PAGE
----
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The silent spots speak loudest in NYTimes story on Houston battle

The silent spots speak loudest in NYTimes story on Houston battle

Conservatives used fear-mongering tactics to turn back an equal-rights ordinance in Houston.

What tactics did their liberal opponents use? Oh, who cares?

The New York Times doesn't totally ignore supporters in writing up the referendum to repeal the Houston Equal Rights Ordinance (HERO). But the story does pretty much fixate on who the opponents were, what they did and what the consequences might be. And what the newspaper chose not to say spoke volumes.

A bit o' background from the Times:

The measure banned discrimination in housing, private employment, city contracting and businesses such as restaurants, bars and hotels for 15 protected classes. These included minorities, women, gays and transgender individuals.
Restrooms are not specifically mentioned in the measure, which is why conservatives were accused of fearmongering. Still, it was the ordinance’s supporters, not its opponents, who appeared to first raise the issue of bathrooms last year. A draft of the bill included a section, later removed, that would have let transgender people use the bathroom that best reflected their gender identity. Opponents seized on the issue and never let go.

The article goes way back in sketching out the battle. More than a year ago, Mayor Annise D. Parker and her supporters first proposed the ordinance. Since Parker was the first openly lesbian mayor of a major American city, they expected smooth sailing.

Meanwhile, the opposition Campaign for Houston was polling various emphases and decided on bathrooms:

This reframing cast the issue as a matter of public safety, with claims that the measure would allow men who were dressed as women or who identified as women to enter women’s bathrooms and attack or threaten girls and women inside. The measure’s critics called it the Bathroom Ordinance and simplified their message to five words: “No Men in Women’s Bathrooms.”

How ironic to see the Times talk about reframing, then saying that opponents "seized" on the issue. The newspaper also frames the story with standard labeling. Various forms of "conservative" were used seven times; "liberal," zero.

Besides "conservatives" and "pastors" -- and in one place, "religious conservatives" -- the Times says the ordinance foes include Ed Young, a Houston pastor and former president of the Southern Baptist Convention. It also names Tony Perkins of the Washington, D.C.-based Family Research Council. How about the faith of the supporters? Were they all atheists or those multiplying "Nones"? Did any of the four reporters on this story ask?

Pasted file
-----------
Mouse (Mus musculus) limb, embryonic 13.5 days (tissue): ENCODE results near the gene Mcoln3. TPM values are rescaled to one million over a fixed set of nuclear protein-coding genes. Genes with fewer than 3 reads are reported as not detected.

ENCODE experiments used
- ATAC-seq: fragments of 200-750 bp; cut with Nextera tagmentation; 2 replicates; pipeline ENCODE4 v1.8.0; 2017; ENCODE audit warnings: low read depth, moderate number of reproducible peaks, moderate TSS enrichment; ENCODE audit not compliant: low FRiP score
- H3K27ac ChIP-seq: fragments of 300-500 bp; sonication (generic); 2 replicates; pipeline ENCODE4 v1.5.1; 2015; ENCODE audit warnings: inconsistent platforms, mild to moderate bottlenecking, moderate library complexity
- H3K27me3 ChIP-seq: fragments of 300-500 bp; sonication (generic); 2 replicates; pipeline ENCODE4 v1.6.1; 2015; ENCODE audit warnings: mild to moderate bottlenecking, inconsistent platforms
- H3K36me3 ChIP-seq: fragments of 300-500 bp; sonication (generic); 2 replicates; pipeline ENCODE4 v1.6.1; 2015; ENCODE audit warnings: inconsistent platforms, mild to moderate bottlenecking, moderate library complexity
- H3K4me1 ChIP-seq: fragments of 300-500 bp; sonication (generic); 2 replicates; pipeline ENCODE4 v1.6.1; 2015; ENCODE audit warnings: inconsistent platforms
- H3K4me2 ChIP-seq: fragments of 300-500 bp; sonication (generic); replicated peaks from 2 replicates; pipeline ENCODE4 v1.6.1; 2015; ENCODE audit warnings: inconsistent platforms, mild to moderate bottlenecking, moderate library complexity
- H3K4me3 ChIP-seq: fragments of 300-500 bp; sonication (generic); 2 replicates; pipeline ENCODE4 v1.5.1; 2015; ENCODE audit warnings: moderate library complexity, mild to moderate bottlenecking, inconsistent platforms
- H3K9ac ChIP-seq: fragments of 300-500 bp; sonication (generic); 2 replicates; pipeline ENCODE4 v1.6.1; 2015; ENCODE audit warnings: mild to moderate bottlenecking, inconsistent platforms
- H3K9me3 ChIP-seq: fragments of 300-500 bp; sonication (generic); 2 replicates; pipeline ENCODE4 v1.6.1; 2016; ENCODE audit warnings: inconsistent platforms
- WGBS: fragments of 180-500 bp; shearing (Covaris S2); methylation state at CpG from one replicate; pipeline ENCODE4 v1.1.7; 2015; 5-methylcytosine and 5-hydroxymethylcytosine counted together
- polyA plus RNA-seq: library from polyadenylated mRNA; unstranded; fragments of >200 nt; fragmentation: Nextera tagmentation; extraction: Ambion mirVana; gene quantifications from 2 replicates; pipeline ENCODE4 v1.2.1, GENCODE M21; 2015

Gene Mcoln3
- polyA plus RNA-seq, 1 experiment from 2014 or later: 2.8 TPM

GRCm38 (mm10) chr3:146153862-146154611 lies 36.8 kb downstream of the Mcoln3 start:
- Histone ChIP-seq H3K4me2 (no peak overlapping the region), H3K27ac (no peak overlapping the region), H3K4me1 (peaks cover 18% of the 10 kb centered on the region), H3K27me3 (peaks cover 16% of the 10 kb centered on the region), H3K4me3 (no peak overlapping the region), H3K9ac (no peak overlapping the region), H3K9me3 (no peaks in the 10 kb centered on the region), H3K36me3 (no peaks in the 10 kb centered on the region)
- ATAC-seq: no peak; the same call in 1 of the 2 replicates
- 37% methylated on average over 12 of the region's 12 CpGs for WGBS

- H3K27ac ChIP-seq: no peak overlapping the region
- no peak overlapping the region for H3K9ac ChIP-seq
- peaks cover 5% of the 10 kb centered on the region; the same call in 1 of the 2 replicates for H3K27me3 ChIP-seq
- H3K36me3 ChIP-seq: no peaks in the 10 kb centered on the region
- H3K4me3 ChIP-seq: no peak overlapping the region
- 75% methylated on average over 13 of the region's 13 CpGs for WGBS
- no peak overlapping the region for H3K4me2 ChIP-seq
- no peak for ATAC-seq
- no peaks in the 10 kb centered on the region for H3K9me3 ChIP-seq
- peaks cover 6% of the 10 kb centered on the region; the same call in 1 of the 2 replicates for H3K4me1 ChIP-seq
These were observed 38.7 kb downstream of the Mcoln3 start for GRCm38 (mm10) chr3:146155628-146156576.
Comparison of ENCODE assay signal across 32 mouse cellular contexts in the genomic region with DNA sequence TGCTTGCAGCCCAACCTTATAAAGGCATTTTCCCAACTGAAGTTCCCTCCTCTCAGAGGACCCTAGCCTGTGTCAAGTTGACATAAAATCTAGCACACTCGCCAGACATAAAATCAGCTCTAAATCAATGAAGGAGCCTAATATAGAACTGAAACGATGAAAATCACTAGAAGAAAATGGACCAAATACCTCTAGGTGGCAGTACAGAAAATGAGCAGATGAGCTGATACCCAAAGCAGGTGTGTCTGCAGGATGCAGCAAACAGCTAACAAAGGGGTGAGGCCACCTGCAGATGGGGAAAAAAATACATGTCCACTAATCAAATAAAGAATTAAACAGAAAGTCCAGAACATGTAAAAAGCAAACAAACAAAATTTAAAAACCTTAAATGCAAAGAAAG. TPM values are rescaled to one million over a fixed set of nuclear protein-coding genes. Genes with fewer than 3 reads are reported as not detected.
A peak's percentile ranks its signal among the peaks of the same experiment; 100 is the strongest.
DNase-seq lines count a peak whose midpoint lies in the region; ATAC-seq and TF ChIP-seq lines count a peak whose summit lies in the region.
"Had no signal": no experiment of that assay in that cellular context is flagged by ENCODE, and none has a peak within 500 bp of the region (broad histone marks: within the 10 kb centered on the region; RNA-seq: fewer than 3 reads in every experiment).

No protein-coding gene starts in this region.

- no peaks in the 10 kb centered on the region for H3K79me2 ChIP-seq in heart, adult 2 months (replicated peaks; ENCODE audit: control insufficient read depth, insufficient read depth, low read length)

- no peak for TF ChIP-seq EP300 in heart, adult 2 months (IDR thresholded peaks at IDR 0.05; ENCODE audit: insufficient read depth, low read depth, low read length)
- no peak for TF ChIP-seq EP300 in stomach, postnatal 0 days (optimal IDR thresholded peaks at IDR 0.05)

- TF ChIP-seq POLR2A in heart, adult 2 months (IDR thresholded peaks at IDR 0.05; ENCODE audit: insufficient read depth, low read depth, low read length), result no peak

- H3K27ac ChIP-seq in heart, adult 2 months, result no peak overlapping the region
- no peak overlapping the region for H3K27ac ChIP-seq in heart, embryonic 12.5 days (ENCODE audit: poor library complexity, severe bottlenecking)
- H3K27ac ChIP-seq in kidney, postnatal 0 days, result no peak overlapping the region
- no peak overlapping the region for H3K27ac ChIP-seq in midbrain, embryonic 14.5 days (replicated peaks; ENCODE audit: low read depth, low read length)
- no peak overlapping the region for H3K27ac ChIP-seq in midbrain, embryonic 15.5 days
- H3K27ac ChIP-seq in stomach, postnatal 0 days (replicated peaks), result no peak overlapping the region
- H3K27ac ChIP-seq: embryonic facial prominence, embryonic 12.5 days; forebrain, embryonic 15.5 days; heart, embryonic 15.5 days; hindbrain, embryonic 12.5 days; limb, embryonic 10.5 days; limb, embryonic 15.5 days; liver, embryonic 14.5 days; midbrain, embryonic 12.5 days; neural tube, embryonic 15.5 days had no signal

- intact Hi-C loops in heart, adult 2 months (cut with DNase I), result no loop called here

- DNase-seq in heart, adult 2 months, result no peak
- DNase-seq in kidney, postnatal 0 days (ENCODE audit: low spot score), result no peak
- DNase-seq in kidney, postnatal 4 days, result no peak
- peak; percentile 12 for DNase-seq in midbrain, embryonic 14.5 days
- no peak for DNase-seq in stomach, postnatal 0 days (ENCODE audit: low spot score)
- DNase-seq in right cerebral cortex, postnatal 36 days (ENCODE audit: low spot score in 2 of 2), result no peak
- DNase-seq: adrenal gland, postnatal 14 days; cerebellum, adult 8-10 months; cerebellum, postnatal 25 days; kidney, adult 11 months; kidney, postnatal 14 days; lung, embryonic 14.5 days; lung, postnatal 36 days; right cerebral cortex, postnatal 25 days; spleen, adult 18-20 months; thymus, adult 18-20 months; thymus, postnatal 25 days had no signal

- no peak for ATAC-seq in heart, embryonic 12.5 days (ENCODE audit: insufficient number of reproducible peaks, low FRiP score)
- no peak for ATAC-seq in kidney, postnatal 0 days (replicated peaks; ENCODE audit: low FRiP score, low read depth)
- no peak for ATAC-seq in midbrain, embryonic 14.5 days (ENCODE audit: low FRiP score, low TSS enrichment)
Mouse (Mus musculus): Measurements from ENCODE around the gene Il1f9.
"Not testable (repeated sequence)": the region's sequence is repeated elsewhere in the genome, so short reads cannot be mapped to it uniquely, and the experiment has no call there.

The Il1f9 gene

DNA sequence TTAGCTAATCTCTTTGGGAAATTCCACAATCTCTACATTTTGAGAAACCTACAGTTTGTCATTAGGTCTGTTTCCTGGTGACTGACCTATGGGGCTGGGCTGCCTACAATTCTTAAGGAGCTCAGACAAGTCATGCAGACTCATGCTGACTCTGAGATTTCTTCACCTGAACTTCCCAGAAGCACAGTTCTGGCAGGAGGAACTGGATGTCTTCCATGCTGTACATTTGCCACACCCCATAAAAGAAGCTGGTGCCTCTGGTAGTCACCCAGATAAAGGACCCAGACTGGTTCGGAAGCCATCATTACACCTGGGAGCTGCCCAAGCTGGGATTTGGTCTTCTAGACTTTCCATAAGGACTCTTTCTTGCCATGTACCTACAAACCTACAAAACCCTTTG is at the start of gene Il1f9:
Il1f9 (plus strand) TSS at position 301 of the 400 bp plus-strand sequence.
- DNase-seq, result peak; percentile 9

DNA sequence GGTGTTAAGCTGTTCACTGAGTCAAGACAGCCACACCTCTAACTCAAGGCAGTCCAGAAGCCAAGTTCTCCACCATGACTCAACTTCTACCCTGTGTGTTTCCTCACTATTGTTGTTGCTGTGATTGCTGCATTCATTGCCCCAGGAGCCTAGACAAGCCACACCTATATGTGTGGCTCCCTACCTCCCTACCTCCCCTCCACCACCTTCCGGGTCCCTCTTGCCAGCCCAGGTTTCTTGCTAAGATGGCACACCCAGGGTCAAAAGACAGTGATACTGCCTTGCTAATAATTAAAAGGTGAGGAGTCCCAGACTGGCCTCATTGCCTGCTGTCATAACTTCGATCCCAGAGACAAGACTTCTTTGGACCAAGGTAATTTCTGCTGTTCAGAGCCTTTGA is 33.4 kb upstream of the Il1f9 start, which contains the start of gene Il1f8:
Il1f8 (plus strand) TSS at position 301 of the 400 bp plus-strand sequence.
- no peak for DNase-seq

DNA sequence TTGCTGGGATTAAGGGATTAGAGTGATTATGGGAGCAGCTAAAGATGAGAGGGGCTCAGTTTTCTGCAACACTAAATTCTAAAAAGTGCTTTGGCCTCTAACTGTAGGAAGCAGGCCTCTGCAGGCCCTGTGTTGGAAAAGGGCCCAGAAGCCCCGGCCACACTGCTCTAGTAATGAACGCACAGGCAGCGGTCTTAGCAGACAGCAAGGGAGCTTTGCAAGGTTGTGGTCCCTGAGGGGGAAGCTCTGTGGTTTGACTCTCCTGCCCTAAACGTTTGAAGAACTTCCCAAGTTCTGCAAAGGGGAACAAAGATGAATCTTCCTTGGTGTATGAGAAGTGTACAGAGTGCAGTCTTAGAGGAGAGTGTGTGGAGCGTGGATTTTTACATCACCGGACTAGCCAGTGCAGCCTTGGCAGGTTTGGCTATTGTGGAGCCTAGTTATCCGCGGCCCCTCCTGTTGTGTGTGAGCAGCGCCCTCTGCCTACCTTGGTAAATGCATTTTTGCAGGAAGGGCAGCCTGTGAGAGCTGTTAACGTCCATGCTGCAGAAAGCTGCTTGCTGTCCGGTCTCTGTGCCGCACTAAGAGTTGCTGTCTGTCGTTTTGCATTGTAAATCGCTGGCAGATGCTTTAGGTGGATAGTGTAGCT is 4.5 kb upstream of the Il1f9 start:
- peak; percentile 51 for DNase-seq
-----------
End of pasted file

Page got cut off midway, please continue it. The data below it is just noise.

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Washington Post examines the 'Liberty Way,' and produces a well-done article

Washington Post examines the 'Liberty Way,' and produces a well-done article

When I was told to look at a Washington Post story on changing rules at Liberty University, I readied my scalpels for some dissecting. What good could come from a Beltway view of a southern fundamentalist school?

Then I read the story and put away the blades. The piece is restrained but perceptive, respectful and balanced. Writer Alexandra Markovich does basic reporting: reading documents, digging into newsclip's and interviewing campus sources -- students and outside critics as well as administrators. And she gets through all 1,400 words without using the "F" word -- "Fundamentalist."

In her freelanced article, the 19-year-old Princeton student looks at change from more than one angle. She notes a slight loosening of dress and conduct codes, toward guidelines more than tight rules. And she holds up a strong sign of toleration: Bernie Sanders, who addressed a university convocation in September -- a nod to diversity that isn’t matched on some liberal campuses.

At first, the article looks like a typical "tee-hee" at blue-nosed southerners:

Change is in the air at Liberty University: couples can now do more than hold hands in public without fear of fine, men can wear ponytails, and students can watch R-rated movies(with “caution”). Liberty, the largest Christian university in the world, has relaxed its rules this semester to give its students more freedom.
The university has simplified the Liberty Way, its code of conduct, dropping outdated rules. Witchcraft, for instance, “or other satanic or demonic activity,” no longer risks a $500 fine and possible administrative withdrawal, a change from the 2014 edition of the Liberty Way.
The university has also cut a full page from the document’s dress code description, essentially leaving the students to decide what they mean by “Hairstyles and fashion should avoid extremes.” However, shorts are still not permitted in class and women’s’ skirts may not be shorter than two inches above the knee.

Then Markovich tells us that Liberty University has hosted talks by avowed socialist Sanders as well as the more conservative Ted Cruz. She says the changes in the Liberty Way are "merely an update to match what things already looked like in practice."